The Iron Rod Podcast
The Iron Rod Podcast
Iron Rod 129 - Dedication and Description of Zion, D&C 59

We review the dedication of Zion August 2-3 1831. We compare the two versions of Sidney’s description of Zion, and discuss Section 59 that describes the Lord’s expectations for those that live in Zion.

D&C 109:8

Isaiah 56:7

D&C 95:16

Zechariah 7

Zechariah 8:18-19

Mark 2:18-20

D&C 95:2

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5 comments on “Iron Rod 129 – Dedication and Description of Zion, D&C 59

  1. Are you suggesting that God blessing the seventh day of creation in Genesis only applied to that portion of creation, and that there was no commandment to honor the regular weekly Sabbath until Moses, which was fulfilled and ended by Christ? Are there any other references to honoring the seventh day (besides DC 68:29) after the coming of Christ? Thanks!

    • The records we have today introduce sabbath day observance after leaving Egypt but before arriving at Mount Sinai. When God blessed the seventh day of creation, Adam and Eve were living in the Garden in the presence of God and would continue to do so indefinitely – enjoying the blessings of eternal life and resting from their labors. Once they disobeyed, they had to work to grow food that used to grow naturally. There is no mention of humans observing a sabbath day of rest before Egypt nor before the flood in the Old Testament nor Joseph’s revisions of it. Paul says in Colossians 2:16 “let no man therefor judge you…of the sabbath day.” As I mentioned, there is no mention of sabbath observance after Christ’s visit in 3 Nephi. All those data points contradict the LDS teaching that sabbath day observance has always been and always will be a commandment. From the record we have, a sabbath day of rest appears to have been part of the law of Moses and was fulfilled at Christ’s death.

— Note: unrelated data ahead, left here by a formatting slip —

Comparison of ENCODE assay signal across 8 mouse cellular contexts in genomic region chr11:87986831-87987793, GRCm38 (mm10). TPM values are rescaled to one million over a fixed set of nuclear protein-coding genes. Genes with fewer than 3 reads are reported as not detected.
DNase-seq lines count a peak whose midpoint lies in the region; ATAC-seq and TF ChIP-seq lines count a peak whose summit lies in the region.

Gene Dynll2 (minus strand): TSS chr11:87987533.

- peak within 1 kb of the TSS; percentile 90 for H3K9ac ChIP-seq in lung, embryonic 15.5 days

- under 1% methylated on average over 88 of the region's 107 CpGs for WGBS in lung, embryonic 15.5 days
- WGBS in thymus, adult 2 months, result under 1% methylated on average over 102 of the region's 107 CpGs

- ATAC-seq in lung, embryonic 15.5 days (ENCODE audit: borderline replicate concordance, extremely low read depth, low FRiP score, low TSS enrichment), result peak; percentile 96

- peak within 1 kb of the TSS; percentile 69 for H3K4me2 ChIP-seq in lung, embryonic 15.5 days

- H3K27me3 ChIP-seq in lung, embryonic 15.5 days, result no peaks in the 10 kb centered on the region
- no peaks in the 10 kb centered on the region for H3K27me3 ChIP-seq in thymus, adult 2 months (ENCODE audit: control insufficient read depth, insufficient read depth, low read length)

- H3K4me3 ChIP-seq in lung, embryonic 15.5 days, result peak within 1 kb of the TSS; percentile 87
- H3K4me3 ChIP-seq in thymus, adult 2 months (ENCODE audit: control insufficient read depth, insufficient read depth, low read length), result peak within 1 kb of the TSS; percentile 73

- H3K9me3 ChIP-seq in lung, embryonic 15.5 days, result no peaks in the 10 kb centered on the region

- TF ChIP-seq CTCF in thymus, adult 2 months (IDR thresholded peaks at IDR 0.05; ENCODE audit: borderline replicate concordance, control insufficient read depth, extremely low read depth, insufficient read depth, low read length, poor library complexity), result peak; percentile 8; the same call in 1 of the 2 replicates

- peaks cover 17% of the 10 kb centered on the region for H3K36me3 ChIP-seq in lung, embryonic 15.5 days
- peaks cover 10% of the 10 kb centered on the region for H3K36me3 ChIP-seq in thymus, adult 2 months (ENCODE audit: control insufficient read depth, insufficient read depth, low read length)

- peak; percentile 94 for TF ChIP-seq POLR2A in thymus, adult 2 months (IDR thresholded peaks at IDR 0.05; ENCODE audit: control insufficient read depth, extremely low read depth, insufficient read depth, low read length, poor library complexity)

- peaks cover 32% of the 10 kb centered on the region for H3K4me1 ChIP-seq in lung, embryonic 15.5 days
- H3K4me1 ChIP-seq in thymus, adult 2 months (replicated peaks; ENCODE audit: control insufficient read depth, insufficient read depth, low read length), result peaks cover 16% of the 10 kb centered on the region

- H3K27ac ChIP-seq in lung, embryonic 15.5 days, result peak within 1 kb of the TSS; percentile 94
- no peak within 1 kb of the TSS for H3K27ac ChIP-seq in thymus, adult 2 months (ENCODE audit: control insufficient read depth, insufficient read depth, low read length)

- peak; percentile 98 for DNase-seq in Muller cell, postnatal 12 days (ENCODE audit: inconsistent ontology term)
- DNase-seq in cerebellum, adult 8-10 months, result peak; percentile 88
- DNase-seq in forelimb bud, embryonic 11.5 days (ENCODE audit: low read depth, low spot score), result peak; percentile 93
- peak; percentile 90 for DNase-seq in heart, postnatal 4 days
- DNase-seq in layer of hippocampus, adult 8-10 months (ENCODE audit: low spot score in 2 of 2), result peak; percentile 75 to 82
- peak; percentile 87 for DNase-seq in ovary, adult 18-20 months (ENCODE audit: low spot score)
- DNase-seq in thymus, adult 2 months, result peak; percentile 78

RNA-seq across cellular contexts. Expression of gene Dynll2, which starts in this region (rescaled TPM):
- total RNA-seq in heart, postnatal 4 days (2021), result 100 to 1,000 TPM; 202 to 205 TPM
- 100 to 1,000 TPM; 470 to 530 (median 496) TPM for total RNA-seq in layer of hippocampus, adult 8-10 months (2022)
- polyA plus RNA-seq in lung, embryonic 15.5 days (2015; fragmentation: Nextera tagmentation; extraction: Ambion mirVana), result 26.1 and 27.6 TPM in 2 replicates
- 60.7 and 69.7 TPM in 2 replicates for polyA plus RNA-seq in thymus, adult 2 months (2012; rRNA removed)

With that in mind, I think it is significant that Section 59 is only addressed to those in Zion. D&C 68:29 reiterates it explicitly, “the inhabitants of Zion shall also observe the Sabbath day to keep it holy.” Why not all the members of the church? I speculate that as we are building up Zion and waiting for the Lord to dwell there, a sabbath day observance would be pointing us toward the day of his arrival. Perhaps because we will be so busy preparing Zion that we will need a break to remind us why we are doing all the hard work and help keep us focused on the goal rather than the process.